I am sure that a lot of you already know of knotweed – it is the big baddie of the invasive species, as its ability to dominate environments, by killing off and inhibiting the growth and reproduction of other plants (Clements et al., 2016), and by changing the soil chemistry to the benefit of invaders (Lavoie, 2017), make it a huge problem for native species communities. The IUCN picked Japanese knotweed as one of its top 100 worst plant and animal invaders (IUCN, 2000) – and like many other more familiar villains (take your pick: Voldermort, the Joker or Pokémon’s Team Rocket??), knotweed wreaks havoc wherever it appears.

Japanese knotweed. Source: Wikipedia

The knotweed group which I am referring to includes Japanese knotweed (Fallopia japonica), Giant knotweed (Fallopia sachalinensis) and their ugly lovechild Bohemian knotweed (Fallopia bohemica). Though giant knotweed is less widespread, the other two species can be found all around the US and UK (Lavoie, 2017). Knotweeds reduce native plant biomass and species richness (Lavoie, 2017), colonise disturbed habitats and spread rapidly through floods, human activity and dumping of topsoil contaminated with fragments of its rhizome (a type of plant stem) (Shaw et al., 2009). It can also grow more in height by 1 metre every month (CABI, 2020), and has been shown to negatively affect mites, beetles, snails and springtails (Lavoie, 2017).

But some insects are not badly affected by knotweeds. In fact, one, Aphalara itadori, is suggested to be highly effective at controlling the spread of the invasive group of plants. At present, herbicides are the main way by which knotweeds are controlled (Clements et al., 2016), with mechanical control used on small-scale invasions. But chemical control is very expensive: a UK-wide control program has been estimated to cost up to £1.5 billion (Shaw et al., 2009). So research has instead been looking towards biological control.

Biological control is the use of an organism to control a target organism, in this case the knotweeds –  this is where A. itadori comes back in. Through their 2003 trial biocontrol program, Shaw et al. (2009) found that when the insect was exposed to Japanese knotweed it inflicted significant damage to it, even in low numbers. A. itadori also targeted the knotweed almost exclusively, with only 1.52% of insect eggs laid outside of the knotweed species. This is really encouraging as it shows how biological control could be a new weapon against knotweeds. The UK must introduce a new biocontrol organism in this way as when Japanese knotweed first came to the UK from Japan, it escaped the natural enemies which prevented it from being such an issue in Japan. At the moment, neither A. itadori nor the fungus Mycosphaerella polygoni-cuspidati, which was also recommended as a potential biocontrol agent, are used in the UK, however research on their effectiveness continues (Environment Agency, 2009).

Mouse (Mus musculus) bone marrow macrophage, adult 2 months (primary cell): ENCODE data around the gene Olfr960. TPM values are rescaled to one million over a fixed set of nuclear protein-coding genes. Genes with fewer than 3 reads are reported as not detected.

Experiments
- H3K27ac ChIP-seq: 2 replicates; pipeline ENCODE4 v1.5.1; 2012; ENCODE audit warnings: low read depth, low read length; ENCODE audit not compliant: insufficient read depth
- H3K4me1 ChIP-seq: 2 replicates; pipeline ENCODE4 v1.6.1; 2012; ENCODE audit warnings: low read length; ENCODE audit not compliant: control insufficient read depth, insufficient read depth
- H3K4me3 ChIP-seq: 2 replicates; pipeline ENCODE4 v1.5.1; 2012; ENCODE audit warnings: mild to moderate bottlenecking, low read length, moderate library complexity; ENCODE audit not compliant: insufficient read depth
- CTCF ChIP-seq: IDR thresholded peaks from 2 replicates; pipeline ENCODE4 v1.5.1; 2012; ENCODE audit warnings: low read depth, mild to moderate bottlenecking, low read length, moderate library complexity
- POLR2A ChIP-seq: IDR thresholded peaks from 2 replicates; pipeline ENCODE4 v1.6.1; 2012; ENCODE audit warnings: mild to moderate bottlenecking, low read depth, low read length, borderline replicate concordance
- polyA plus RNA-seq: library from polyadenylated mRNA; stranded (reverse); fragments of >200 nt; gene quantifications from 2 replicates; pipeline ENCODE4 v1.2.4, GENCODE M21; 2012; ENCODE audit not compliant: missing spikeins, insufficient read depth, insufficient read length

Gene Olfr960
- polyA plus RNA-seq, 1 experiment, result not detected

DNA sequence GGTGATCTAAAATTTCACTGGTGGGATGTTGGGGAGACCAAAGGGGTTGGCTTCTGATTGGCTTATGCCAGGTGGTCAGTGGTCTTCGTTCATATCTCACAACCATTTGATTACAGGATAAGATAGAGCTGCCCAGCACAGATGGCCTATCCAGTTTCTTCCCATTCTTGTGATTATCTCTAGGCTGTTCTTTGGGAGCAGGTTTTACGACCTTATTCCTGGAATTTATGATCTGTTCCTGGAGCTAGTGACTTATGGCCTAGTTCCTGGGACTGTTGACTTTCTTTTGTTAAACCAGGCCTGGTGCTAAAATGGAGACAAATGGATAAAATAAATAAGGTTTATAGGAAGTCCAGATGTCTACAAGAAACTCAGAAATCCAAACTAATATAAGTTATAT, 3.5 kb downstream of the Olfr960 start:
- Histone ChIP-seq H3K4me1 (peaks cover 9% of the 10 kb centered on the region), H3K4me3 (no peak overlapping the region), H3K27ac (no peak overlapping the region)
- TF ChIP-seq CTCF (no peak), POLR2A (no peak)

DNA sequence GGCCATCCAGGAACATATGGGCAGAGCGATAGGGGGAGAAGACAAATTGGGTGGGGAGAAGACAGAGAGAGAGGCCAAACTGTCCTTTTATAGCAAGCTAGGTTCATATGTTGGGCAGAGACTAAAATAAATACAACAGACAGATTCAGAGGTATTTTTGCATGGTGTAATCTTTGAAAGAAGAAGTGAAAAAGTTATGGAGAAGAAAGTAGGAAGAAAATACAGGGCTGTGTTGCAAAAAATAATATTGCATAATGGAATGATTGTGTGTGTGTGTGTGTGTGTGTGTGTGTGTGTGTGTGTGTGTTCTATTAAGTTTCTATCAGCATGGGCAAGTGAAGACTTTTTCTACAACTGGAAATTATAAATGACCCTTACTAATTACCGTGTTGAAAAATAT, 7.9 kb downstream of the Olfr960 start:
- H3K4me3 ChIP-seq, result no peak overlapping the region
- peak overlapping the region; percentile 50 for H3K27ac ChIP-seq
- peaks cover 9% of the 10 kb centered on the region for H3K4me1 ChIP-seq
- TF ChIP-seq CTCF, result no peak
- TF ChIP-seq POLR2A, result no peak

PS. Did you know you can eat knotweed? It’s actually pretty good! Here’s some sweet recipes if you ever get the chance to grab some.

References

CABI (n.d.) What is Japanese Knotweed? [online] Available at: https://www.cabi.org/japaneseknotweedalliance/what-is-japanese-knotweed/ (Accessed: 24/07/2020)

Clements, D.R., Larsen, T. & Grenz, J. (2016) Knotweed management strategies in North America with the advent of widespread hybrid Bohemian knotweed, regional differences, and the potential for biocontrol via the psyllid Aphalara itadori Shinji. Invasive Plant Science and Management9(1), pp.60-70.

Environment Agency (2009) The Biological Control of Japanese Knotweed. [online] Available at: https://assets.publishing.service.gov.uk/government/uploads/system/uploads/attachment_data/file/290480/scho0209bphy-e-e.pdf (Accessed: 24/07/2020)

Lavoie, C. (2017) The impact of invasive knotweed species (Reynoutria spp.) on the environment: review and research perspectives. Biological Invasions19(8), pp.2319-2337

Shaw, R.H., Bryner, S. & Tanner, R. (2009) The life history and host range of the Japanese knotweed psyllid, Aphalara itadori Shinji: potentially the first classical biological weed control agent for the European Union. Biological control49(2), pp.105-113

Published by avleveri

Hi! I'm Anna, an environmental science graduate from the UK. My main interests (if you can't already tell from my blog posts) are sustainability, consumption, conservation, nutrition, fitness and food! Lots of food.

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